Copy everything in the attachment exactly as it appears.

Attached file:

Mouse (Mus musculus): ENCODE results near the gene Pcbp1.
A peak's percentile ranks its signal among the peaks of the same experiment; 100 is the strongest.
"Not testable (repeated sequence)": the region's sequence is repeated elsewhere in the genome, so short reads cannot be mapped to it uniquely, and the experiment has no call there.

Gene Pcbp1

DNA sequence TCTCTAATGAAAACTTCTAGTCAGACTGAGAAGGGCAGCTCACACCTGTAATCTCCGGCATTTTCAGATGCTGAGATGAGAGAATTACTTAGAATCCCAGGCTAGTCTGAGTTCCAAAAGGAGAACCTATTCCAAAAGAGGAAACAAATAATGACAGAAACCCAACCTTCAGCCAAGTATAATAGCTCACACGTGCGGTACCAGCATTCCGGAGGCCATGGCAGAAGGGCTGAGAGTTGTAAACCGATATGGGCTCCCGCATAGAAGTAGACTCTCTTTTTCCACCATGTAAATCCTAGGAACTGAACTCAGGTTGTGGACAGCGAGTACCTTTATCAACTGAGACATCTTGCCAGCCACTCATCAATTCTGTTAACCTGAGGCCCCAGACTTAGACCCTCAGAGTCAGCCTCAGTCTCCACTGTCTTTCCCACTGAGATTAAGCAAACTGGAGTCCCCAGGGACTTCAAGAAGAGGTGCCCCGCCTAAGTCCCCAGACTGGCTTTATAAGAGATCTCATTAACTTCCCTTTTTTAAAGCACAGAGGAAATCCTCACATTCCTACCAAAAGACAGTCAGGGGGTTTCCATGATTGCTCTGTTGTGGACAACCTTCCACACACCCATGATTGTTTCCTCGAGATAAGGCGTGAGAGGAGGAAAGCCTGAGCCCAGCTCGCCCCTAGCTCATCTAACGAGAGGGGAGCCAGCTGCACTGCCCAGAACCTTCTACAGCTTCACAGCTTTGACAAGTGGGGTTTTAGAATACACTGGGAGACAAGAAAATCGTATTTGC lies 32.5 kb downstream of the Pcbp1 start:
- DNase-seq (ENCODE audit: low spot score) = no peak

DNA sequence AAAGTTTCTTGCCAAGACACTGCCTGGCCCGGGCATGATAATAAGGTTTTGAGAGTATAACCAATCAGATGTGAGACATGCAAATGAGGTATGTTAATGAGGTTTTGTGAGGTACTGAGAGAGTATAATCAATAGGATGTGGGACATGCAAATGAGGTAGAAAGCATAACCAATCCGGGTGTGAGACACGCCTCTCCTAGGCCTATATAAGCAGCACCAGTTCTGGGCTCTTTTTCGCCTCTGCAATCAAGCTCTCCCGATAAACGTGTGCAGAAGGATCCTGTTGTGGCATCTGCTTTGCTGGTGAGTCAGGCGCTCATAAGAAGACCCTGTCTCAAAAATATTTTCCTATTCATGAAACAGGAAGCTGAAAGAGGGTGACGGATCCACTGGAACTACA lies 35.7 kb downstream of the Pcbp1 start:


Mouse (Mus musculus): ENCODE results near the gene Pcbp1.
A peak's percentile ranks its signal among the peaks of the same experiment; 100 is the strongest.
"Not testable (repeated sequence)": the region's sequence is repeated elsewhere in the genome, so short reads cannot be mapped to it uniquely, and the experiment has no call there.

Gene Pcbp1

DNA sequence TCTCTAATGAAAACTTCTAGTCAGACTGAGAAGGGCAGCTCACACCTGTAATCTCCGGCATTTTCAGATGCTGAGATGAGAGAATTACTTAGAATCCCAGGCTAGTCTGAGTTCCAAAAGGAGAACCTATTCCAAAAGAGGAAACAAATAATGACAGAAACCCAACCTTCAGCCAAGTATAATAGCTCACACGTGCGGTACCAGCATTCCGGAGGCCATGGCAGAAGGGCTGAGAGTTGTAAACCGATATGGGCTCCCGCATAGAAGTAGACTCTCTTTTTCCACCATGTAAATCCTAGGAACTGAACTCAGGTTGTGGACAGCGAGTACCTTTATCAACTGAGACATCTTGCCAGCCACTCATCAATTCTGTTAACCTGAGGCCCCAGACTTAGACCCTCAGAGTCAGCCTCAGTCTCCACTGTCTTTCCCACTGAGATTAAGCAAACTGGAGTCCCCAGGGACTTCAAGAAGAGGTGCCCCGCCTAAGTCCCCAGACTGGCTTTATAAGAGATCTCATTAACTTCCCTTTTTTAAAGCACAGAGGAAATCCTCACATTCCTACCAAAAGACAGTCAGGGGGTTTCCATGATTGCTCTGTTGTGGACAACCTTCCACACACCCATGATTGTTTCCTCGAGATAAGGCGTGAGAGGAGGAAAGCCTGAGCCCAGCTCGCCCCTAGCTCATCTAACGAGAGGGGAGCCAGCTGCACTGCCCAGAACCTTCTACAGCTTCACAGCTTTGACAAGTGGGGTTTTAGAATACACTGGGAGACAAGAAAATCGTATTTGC lies 32.5 kb downstream of the Pcbp1 start:
- DNase-seq (ENCODE audit: low spot score) = no peak

DNA sequence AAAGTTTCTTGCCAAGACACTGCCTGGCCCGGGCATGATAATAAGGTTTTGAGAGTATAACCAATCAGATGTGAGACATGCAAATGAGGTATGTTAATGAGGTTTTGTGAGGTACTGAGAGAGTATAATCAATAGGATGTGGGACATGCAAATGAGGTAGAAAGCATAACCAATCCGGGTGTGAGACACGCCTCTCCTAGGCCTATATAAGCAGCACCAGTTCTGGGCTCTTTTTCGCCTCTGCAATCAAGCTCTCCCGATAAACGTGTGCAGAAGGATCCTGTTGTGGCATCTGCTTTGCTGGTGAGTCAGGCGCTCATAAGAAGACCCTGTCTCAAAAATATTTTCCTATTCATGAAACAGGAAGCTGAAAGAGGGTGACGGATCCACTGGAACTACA lies 35.7 kb downstream of the Pcbp1 start: